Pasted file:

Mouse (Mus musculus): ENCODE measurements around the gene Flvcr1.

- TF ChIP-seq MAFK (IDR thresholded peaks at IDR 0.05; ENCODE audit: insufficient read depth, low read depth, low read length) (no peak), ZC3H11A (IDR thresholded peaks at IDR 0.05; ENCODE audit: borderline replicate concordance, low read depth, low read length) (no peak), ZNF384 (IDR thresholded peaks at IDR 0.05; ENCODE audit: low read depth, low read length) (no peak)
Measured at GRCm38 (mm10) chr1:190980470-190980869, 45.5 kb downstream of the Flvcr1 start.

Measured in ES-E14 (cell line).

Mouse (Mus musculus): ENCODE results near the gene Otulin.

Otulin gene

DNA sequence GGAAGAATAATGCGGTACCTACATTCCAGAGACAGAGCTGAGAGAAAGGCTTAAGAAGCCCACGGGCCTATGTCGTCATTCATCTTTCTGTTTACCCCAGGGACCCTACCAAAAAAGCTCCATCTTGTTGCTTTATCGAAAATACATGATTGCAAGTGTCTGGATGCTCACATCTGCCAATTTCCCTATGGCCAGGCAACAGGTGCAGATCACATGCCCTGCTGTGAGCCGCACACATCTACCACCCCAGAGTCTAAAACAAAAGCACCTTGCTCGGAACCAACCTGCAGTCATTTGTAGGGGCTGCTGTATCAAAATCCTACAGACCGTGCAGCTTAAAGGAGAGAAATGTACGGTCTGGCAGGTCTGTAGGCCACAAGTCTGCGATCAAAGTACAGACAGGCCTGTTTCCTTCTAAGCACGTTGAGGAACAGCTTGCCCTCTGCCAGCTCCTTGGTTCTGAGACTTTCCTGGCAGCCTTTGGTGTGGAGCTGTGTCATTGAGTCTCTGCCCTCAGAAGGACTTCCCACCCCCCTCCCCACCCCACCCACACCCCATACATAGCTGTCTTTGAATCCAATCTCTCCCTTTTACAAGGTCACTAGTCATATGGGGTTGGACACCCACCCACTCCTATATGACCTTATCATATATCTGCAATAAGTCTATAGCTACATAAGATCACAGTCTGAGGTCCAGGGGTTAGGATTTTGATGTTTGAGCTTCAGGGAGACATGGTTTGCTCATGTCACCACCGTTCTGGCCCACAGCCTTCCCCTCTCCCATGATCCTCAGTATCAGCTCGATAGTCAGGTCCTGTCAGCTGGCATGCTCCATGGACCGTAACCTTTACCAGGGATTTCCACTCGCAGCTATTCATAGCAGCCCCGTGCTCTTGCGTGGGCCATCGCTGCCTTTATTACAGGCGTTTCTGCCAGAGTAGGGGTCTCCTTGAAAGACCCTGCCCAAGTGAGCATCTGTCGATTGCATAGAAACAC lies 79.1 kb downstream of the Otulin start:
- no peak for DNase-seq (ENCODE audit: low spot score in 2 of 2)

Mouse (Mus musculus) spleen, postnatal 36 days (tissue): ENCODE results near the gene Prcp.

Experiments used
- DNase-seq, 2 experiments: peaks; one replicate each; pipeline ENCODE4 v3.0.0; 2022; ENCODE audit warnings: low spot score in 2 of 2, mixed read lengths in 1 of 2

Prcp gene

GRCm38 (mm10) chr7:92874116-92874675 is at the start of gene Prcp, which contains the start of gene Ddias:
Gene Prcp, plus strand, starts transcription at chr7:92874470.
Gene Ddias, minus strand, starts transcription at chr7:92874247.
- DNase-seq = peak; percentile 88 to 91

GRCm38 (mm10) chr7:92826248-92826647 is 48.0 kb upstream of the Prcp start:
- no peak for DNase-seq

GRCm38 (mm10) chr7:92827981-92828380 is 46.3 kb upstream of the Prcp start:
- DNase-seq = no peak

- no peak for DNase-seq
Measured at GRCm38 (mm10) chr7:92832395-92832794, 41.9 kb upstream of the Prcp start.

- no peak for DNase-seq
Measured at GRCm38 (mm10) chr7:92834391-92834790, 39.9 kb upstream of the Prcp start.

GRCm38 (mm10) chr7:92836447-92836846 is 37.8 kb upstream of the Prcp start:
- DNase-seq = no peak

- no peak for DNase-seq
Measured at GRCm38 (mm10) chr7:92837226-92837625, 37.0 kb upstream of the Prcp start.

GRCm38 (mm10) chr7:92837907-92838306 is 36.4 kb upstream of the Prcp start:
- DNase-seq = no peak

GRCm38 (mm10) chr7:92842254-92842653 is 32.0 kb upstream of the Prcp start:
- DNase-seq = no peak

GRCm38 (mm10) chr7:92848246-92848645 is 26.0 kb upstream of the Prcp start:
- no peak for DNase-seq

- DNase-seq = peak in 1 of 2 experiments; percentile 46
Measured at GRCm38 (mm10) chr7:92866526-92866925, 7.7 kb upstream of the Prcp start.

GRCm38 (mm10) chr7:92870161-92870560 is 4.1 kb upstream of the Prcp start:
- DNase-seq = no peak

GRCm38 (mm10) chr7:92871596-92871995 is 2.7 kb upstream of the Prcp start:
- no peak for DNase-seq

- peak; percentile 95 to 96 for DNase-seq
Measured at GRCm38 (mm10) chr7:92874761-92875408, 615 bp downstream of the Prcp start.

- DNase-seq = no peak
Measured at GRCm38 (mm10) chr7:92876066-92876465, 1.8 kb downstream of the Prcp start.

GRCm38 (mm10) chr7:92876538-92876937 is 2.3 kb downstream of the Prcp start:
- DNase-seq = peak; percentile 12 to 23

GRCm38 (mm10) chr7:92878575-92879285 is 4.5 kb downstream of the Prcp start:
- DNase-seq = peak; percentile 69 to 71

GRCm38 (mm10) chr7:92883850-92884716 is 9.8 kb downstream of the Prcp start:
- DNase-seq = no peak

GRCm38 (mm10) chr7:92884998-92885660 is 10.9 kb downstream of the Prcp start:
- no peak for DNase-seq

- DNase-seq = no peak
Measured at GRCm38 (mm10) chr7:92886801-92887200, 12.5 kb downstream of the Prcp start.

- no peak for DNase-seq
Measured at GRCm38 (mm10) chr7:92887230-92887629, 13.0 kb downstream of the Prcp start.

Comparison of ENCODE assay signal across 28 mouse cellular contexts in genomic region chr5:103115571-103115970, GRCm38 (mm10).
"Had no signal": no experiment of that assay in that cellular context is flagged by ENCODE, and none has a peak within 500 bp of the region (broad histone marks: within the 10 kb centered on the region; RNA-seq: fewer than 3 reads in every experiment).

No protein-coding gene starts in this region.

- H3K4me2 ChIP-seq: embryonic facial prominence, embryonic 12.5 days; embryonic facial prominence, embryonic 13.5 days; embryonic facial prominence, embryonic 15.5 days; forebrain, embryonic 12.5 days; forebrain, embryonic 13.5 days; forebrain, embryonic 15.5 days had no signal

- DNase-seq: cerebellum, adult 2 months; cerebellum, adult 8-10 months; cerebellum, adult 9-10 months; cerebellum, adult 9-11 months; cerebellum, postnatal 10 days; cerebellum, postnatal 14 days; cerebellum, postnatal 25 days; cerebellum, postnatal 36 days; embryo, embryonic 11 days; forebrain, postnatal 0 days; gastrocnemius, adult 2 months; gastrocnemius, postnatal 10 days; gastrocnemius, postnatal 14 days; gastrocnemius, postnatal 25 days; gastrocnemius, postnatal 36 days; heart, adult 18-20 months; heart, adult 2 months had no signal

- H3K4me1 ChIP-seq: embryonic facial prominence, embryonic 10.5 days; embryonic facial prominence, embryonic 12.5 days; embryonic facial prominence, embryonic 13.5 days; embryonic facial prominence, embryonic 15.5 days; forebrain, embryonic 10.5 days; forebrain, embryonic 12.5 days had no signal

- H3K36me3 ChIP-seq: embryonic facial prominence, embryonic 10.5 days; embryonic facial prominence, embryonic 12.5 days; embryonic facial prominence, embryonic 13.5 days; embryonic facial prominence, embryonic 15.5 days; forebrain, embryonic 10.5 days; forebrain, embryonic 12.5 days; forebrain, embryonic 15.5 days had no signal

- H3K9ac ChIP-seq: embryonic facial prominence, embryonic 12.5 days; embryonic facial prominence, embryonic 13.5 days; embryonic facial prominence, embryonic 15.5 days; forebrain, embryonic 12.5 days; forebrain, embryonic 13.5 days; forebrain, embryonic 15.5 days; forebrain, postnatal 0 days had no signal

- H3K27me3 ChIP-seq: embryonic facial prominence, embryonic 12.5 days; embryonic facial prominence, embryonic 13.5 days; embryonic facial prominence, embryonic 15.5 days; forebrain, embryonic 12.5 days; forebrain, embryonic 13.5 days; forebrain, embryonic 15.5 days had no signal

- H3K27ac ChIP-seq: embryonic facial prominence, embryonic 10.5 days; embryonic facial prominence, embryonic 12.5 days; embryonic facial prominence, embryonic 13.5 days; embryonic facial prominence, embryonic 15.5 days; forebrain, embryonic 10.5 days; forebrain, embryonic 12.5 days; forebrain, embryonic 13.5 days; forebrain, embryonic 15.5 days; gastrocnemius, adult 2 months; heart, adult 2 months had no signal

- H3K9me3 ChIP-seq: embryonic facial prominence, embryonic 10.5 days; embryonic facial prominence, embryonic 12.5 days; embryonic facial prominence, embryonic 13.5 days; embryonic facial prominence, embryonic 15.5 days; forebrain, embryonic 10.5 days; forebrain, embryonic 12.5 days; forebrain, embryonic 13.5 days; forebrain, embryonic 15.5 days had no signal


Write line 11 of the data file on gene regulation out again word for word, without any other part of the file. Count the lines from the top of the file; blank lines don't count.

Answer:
- DNase-seq, 2 experiments: peaks; one replicate each; pipeline ENCODE4 v3.0.0; 2022; ENCODE audit warnings: low spot score in 2 of 2, mixed read lengths in 1 of 2